Exhibit 2:    My son has read the Maze Runner books, and the first movie was OK in a young adult way, so it was off to see Scorch Trials, the second in the series, last night.

Turns out it's a mish mash of the post apocalyptic and zombie genres: a bit Mad Max, a bit World War Z, making it less interesting than the first movie, which I still don't really understand.  (My son assures me that, although the books are increasingly different from the films, it all makes sense by the end.  I have my doubts.)

Look, it's very well executed in a visual effects sort of way - green screens and computer graphics can create really convincing looking vistas of devastated cities these days; but even some of the physical sets looked great.   (Although, again, perhaps I am being fooled as to how much of what I am seeing of the cavernous interior of a decrepit shopping mall is real.)

There is one particularly odd scene, though, where they seem to stumble upon a still functioning equivalent of Studio 54 (under gay management, for some reason) in the midst of the rubble of a metropolis.  A roughly equivalent scene is apparently in the book - I think it was in the movie so as to let in a drug addled kiss from the lead actor - but it was a bit weird.*

Back to the positive - the action is competently handled. 

But they need to wind this series up soon - I was surprised how much older the actors looked in this film compared to the first, especially the young female lead.

And this morning, while shaving, I suddenly realised - "hey, unless I'm mistaken, those dudes wandering the deserts and dilapidated cities for a week or two never seemed to grown a hint of stubble."   Maybe they are truly mutants.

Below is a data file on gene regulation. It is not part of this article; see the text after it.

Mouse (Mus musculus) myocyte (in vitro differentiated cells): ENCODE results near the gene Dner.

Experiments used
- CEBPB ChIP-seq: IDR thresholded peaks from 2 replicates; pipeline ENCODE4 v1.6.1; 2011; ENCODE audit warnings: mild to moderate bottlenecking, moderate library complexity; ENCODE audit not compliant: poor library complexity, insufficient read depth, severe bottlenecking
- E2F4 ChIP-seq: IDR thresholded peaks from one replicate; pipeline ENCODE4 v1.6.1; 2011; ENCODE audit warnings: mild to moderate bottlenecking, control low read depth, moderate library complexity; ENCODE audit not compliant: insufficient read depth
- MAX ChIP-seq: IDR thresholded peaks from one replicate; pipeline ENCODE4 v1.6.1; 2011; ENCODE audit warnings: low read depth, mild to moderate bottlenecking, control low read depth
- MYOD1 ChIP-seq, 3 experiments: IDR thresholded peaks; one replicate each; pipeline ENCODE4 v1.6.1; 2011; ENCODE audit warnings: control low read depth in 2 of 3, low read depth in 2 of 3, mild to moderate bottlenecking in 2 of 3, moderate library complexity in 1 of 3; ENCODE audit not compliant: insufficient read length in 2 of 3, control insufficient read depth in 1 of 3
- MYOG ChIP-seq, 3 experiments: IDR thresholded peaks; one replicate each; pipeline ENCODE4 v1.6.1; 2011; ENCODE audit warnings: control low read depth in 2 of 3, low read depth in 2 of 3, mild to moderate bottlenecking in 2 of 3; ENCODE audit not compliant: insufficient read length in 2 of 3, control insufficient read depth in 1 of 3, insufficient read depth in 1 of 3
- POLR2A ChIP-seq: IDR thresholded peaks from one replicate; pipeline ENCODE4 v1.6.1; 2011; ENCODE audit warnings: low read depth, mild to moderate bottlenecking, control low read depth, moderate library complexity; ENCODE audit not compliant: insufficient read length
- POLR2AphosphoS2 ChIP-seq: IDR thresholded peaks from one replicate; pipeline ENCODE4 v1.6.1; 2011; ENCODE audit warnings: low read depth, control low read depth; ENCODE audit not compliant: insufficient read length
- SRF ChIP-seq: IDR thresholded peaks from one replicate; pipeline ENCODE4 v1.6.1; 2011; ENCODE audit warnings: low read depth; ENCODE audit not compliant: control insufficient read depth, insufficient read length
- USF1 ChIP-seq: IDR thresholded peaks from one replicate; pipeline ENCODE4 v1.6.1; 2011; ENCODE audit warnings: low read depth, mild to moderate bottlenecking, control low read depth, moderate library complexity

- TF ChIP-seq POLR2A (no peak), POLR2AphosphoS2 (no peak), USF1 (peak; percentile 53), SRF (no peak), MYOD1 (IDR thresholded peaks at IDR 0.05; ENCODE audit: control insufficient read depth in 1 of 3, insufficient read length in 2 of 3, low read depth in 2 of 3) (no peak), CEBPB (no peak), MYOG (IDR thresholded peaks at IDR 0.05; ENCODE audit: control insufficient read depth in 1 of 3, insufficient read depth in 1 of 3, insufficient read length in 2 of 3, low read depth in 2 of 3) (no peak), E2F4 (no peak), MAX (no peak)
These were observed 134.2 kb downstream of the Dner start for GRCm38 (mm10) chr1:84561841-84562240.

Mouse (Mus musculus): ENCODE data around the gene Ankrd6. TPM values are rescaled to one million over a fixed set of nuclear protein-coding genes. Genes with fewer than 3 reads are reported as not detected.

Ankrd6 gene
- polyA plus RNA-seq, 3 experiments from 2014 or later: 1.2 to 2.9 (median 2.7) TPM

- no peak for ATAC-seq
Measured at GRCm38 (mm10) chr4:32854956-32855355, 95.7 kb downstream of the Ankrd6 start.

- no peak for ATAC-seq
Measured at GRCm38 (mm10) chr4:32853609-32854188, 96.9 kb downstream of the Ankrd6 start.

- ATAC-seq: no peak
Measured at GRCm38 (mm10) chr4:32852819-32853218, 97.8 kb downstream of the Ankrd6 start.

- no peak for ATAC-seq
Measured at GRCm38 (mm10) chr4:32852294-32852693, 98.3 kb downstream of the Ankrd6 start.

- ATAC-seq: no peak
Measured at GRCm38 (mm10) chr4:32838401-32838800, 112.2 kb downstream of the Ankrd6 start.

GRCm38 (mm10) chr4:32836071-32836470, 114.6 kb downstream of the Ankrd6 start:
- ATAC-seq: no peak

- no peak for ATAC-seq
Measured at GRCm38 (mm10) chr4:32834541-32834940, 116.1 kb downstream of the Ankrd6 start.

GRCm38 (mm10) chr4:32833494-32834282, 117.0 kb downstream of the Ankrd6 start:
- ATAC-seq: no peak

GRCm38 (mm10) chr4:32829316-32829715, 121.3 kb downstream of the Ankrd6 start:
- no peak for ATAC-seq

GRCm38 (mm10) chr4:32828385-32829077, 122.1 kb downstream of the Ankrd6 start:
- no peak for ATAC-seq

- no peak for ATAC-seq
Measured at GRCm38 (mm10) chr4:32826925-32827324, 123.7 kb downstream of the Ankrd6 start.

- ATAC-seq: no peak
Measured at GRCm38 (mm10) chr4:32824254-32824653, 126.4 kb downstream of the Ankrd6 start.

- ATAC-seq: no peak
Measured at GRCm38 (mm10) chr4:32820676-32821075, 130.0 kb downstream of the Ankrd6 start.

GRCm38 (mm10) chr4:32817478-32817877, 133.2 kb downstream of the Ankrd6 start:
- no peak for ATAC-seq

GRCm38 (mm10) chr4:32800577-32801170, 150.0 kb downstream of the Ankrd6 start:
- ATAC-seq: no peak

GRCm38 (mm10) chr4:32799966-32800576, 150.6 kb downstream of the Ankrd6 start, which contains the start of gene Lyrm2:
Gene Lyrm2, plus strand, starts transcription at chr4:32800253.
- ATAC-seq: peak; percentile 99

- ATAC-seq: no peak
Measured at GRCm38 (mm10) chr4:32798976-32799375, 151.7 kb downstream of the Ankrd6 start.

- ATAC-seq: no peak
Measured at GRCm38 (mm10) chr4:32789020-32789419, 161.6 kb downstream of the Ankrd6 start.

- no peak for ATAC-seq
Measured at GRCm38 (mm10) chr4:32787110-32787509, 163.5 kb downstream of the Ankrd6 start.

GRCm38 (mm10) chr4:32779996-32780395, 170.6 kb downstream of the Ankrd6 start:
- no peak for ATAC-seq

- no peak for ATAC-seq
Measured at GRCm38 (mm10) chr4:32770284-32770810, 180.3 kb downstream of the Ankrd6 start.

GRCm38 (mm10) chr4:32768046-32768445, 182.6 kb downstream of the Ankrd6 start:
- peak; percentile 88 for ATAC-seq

* Update:  I have only seen a little of the Hunger Games movies (the basic premise has no appeal) - but did Scorch Trials throw in a touch of camp weirdness inspired by them?   Certainly, though, it would seem to be a common thread of these young adult series that it's a case of "The oldies - they're just using us!  We have to fight back!"

Update 2:   Oh look, you can learn about the digital rendering of the post apocalypse in this video.  It's pretty incredible how actors now just have to imagine what they are looking at in movies like this:

Update 3:   my son complains that I sound too critical of Scorch Trials.  Let me be clear:  I officially declare it "o-kaaay", provided you say that with the correct inflection that indicates you have reservations...

Some American gun history

Slavery, the Second Amendment, and the Origins of Public-Carry Jurisprudence - The Atlantic

From the article:

As early as 1840, antebellum historian Richard Hildreth observed that
violence was frequently employed in the South both to subordinate slaves
and to intimidate abolitionists. In the South, violence also was an
approved way to avenge perceived insults to manhood and personal status.
According to Hildreth, duels “appear but once an age” in the North, but
“are of frequent and almost daily occurrence at the [S]outh.” Southern
men thus carried weapons both “as a protection against the slaves” and
also to be prepared for “quarrels between freemen.” Two of the most
feared public-carry weapons in pre-Civil War America, the “Arkansas
toothpick” and “Bowie knife,” were forged from this Southern heritage.

The slave South’s enthusiasm for public carry influenced its legal
culture. During the antebellum years, many viewed carrying a concealed
weapon as dastardly and dishonorable—a striking contrast with the values
of the modern gun-rights movement. In an 1850 opinion, the Louisiana
Supreme Court explained that carrying a concealed weapon gave men
“secret advantages” and led to “unmanly assassinations,” while open
carry “place[d] men upon an equality” and “incite[d] men to a manly and
noble defence of themselves.” Some Southern legislatures, accordingly,
passed laws permitting open carry but punishing concealment.  ...

In the North, publicly carrying concealable weapons was much less
popular than in the South. In 1845, New York jurist William Jay
contrasted “those portions of our country where it is supposed essential